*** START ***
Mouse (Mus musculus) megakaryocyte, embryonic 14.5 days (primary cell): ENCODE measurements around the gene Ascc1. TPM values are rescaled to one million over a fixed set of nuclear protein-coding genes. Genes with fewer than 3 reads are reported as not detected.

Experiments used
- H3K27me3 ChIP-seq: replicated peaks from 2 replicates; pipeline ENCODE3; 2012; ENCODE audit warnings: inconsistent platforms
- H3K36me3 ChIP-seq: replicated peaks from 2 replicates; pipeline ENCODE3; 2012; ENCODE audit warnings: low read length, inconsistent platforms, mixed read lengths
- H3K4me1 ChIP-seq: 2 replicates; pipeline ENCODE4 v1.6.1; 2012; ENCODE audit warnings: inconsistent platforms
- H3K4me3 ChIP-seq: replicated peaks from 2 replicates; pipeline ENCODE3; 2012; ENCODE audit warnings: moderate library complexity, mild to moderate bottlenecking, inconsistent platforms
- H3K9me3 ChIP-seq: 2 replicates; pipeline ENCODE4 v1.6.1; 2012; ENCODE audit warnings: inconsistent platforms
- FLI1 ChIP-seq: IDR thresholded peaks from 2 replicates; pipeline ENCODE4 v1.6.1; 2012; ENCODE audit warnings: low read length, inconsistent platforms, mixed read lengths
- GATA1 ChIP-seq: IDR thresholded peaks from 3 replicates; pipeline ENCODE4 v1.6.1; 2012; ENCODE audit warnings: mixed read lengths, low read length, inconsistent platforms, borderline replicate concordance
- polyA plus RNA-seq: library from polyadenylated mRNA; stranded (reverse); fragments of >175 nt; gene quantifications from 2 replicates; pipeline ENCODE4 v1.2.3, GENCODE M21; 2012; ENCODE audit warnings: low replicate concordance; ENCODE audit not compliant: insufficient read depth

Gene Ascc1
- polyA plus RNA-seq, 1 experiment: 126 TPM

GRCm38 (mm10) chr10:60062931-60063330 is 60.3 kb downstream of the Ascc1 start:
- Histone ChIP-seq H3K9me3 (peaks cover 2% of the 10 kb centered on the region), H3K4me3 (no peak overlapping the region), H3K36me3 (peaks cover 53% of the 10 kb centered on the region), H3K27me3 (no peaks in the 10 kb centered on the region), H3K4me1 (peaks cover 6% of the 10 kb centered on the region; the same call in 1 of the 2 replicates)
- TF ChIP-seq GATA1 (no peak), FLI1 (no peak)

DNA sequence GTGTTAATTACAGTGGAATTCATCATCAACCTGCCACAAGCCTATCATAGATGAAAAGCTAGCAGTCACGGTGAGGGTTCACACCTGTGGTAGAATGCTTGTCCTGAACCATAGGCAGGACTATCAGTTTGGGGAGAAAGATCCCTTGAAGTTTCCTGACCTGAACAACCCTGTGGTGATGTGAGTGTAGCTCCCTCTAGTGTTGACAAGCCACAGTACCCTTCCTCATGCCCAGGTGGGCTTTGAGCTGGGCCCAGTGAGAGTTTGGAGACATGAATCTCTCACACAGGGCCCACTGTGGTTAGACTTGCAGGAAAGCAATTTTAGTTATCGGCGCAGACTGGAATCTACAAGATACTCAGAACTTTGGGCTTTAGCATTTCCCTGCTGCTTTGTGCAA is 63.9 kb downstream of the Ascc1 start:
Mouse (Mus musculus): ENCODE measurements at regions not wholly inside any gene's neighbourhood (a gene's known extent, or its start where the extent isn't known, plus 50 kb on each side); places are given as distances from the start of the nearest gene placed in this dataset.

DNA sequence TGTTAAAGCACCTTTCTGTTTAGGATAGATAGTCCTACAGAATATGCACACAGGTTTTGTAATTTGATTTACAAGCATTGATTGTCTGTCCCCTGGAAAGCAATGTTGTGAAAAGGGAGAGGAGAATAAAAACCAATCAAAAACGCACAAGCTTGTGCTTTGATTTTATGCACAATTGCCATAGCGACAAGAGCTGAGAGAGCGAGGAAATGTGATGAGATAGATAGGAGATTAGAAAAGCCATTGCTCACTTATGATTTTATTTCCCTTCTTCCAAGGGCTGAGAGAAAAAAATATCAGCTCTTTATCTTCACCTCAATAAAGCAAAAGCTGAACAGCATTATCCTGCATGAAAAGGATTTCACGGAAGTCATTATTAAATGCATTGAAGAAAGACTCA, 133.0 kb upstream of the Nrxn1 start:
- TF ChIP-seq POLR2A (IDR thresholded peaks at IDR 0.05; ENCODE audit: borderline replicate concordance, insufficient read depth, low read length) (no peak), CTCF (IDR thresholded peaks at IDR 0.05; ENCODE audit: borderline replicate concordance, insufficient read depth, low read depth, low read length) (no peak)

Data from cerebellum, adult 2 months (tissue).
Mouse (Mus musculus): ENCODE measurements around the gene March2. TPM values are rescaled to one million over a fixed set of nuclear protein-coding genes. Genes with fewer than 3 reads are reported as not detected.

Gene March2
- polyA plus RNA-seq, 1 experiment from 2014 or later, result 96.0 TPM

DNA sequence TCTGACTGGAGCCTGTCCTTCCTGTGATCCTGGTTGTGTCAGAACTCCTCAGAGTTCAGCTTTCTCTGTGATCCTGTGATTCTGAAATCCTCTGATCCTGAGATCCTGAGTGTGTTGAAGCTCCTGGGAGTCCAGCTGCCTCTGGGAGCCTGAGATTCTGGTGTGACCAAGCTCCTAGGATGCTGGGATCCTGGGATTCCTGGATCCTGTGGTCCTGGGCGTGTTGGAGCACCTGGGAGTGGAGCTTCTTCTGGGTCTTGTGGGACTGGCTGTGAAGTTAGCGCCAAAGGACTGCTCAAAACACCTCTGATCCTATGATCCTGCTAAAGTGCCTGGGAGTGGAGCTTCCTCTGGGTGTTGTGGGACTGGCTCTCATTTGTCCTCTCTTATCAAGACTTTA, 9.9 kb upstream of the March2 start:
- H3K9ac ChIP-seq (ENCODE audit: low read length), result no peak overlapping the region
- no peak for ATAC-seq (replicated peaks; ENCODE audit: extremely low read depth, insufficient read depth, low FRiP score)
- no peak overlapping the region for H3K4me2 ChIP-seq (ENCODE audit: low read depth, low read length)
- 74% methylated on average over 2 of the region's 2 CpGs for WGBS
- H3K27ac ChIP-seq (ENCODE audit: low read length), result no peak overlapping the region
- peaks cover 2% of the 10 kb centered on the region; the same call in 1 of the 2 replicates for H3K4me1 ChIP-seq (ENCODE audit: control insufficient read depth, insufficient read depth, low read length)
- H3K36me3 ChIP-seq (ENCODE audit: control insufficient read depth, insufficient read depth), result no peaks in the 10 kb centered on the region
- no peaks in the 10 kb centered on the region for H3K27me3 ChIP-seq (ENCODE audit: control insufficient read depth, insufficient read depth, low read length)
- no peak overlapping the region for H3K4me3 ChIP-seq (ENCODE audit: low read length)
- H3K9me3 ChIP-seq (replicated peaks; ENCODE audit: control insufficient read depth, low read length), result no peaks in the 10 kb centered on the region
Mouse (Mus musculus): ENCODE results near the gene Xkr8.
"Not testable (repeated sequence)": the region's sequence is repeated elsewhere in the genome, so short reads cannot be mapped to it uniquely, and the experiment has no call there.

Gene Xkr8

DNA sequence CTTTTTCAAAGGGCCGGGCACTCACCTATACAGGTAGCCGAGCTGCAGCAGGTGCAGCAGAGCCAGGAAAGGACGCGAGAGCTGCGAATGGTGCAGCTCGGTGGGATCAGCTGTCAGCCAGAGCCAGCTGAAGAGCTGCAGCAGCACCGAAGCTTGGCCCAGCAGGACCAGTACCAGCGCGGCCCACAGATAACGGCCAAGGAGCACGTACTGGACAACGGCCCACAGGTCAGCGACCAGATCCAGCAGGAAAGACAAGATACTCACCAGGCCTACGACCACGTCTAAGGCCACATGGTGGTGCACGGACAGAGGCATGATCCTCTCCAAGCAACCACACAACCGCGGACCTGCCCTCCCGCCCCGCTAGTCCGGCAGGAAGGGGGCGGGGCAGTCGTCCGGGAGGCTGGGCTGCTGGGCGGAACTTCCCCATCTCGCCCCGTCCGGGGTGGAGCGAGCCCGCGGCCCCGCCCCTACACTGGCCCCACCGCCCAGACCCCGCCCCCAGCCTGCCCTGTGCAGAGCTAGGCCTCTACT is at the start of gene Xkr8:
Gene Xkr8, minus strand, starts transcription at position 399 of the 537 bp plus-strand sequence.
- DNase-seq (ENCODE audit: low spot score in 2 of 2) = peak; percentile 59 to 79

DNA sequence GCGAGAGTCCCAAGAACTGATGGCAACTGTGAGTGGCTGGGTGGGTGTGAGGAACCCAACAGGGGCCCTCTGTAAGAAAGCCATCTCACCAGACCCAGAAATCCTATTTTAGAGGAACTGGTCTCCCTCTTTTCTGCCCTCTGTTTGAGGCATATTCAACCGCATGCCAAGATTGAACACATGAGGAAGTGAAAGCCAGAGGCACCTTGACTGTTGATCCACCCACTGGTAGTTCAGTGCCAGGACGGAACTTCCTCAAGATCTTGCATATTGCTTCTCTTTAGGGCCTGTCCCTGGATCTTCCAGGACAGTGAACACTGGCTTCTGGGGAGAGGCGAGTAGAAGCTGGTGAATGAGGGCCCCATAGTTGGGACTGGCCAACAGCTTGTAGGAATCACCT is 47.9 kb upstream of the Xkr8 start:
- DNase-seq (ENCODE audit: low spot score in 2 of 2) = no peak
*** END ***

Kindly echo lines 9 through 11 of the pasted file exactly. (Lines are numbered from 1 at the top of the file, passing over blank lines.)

- GATA1 ChIP-seq: IDR thresholded peaks from 3 replicates; pipeline ENCODE4 v1.6.1; 2012; ENCODE audit warnings: mixed read lengths, low read length, inconsistent platforms, borderline replicate concordance
- polyA plus RNA-seq: library from polyadenylated mRNA; stranded (reverse); fragments of >175 nt; gene quantifications from 2 replicates; pipeline ENCODE4 v1.2.3, GENCODE M21; 2012; ENCODE audit warnings: low replicate concordance; ENCODE audit not compliant: insufficient read depth

Gene Ascc1